A Little Bit of Synergy

When I got back to work after the holiday today, there was a late Christmas present waiting – a new development PC! The machine in question is a Dell Optiplex sporting a Core 2 Duo processor, somewhat more powerful than the Latitude laptop I’ve been using up to now.

An therein lies the problem. Since the new machine is a desktop, I’m still going to need the laptop for the occasions I need something mobile. Whilst you can get Core 2 Duo laptops, in a desktop chassis you can build a much more powerful machine, for example the hard drive in the new machine is way beyond what is available in the small drives that are used in laptops. As a result, the laptop is staying around in regular use, alongside the new machine. So how to integrate the two systems?

At this point I remembered a recommendation from Howard for a tool that he used to allow him to share one keyboard and mouse between the multiple machines on his desk – Synergy – essentially a keyboard and mouse switch box in software. More than that, it’s multi-platform, so allows you to share a keyboard and mouse between PC, Mac and Linux systems, and as a bonus has clipboard sharing too.

It’s pretty simple to set up too, just install the software onto the PC’s, designate one PC as the master, and all the others as clients, specify the screens for each, and define the relationship between each. One slight hiccup is that you have to define the relationships in both directions – which does allow you to do quite complex relationships – but for a basic setup is a bit annoying. However it works like a charm. I now have one keyboard and mouse, and when the pointer moves off the left hand side of the laptop screen it appears on the right hand side of the new PC. Even better it understands about the second screen I have attached to the laptop, and copes with that too.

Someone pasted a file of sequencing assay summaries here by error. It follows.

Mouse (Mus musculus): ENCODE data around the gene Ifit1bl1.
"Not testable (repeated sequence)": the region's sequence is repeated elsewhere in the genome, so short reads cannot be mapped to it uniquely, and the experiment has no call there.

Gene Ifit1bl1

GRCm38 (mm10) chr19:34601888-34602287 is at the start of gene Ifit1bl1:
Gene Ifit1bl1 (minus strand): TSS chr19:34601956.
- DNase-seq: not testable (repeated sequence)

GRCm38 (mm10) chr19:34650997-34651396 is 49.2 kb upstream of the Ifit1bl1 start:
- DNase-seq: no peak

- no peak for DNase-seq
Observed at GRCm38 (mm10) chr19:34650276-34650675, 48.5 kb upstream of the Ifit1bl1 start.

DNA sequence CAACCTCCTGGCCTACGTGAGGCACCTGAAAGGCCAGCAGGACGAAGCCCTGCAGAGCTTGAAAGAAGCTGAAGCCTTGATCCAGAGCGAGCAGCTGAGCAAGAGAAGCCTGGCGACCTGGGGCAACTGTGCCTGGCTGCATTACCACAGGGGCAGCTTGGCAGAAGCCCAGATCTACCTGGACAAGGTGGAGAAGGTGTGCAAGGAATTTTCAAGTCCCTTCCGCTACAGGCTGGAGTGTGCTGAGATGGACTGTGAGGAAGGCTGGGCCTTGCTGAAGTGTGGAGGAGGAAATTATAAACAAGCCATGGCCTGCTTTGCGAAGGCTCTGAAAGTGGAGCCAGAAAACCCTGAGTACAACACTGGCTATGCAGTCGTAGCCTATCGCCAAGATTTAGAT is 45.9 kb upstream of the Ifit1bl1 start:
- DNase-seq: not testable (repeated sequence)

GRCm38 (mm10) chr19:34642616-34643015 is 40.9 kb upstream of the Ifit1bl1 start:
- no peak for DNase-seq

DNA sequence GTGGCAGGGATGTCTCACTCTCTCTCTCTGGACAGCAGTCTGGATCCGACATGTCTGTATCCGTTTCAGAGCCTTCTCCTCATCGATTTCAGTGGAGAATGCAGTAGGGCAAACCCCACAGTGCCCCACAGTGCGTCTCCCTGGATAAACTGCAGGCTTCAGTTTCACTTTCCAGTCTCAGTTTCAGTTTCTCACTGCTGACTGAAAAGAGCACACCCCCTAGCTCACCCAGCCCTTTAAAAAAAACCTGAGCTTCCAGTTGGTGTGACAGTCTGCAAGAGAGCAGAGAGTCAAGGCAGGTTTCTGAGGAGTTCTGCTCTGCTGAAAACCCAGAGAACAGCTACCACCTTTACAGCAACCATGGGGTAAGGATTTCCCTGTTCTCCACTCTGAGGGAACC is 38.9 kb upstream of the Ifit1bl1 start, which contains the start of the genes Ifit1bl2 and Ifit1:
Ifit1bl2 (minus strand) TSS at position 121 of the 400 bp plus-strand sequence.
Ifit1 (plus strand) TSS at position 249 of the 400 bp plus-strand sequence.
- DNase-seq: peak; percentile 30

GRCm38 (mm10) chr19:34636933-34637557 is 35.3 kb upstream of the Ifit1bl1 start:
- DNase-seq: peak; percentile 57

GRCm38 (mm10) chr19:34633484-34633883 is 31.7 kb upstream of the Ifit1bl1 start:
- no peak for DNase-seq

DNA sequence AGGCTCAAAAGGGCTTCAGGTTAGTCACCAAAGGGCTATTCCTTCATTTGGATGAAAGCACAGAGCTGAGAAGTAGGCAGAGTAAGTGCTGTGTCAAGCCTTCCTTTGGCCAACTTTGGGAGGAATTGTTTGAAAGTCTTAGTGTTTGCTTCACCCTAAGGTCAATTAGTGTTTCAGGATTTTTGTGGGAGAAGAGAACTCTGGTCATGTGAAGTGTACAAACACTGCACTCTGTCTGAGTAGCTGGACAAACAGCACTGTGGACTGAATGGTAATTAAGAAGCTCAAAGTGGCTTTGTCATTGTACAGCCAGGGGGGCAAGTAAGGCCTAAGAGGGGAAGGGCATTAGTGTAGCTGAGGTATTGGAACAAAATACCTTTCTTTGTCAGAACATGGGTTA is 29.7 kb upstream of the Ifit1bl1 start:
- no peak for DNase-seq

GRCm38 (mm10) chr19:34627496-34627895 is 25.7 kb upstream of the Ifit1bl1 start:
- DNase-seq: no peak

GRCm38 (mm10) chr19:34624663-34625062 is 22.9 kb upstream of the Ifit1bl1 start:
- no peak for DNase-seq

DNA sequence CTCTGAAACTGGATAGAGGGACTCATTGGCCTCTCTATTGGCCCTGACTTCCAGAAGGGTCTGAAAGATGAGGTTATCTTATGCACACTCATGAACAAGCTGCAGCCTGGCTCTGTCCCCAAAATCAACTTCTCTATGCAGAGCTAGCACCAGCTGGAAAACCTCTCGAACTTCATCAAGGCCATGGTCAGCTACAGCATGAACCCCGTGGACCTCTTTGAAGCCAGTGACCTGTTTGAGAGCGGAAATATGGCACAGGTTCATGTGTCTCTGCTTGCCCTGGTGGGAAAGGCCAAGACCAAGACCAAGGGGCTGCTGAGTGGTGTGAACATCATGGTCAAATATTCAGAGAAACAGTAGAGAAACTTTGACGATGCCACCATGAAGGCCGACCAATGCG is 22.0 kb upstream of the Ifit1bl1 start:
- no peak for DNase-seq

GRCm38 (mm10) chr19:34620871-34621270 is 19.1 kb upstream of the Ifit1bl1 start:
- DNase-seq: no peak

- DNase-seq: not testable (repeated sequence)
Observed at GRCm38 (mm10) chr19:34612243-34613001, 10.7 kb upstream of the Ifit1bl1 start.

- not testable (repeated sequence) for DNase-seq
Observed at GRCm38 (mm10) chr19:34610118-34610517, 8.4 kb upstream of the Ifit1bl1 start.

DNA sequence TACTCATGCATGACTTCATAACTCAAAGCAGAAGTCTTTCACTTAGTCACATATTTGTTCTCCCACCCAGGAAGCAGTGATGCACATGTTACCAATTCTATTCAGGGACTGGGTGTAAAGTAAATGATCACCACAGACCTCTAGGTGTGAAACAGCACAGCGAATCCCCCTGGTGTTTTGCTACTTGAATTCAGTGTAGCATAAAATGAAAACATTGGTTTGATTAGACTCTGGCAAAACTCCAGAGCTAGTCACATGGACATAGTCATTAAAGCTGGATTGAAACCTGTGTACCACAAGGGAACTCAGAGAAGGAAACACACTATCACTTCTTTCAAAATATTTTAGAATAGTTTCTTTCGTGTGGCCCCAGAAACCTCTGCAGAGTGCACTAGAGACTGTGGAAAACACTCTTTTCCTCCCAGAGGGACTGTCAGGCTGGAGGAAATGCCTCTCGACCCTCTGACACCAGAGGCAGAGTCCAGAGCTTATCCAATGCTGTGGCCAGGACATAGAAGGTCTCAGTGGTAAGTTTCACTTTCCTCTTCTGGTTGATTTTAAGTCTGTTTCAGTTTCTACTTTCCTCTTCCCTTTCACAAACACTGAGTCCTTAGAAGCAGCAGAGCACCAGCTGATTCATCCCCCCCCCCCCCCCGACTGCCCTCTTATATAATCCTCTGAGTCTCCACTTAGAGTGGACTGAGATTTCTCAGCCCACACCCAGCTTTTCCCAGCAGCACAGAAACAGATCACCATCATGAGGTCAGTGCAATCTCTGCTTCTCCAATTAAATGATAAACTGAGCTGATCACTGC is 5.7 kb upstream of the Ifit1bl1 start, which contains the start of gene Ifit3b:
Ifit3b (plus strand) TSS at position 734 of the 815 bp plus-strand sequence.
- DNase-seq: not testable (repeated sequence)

If like me and Howard you’re living with multiple computers on your desk, it is a great little tool for reducing the clutter.

2 thoughts on “A Little Bit of Synergy”

  1. Would this be a virtual KVM instance? Similar to a server room KVM…thats what it sounds like. I actually have a similar tool across a Sun Solaris 10 and Unix / Ubuntu installation across multiple machines.

    Could you kindly trade links? I’ll like to link to your blog and vice versa…..



  2. Yes, that is pretty well what it is – except each machine is on a separate monitor, so it’s not actually sharing the video, only the keyboard and mouse.

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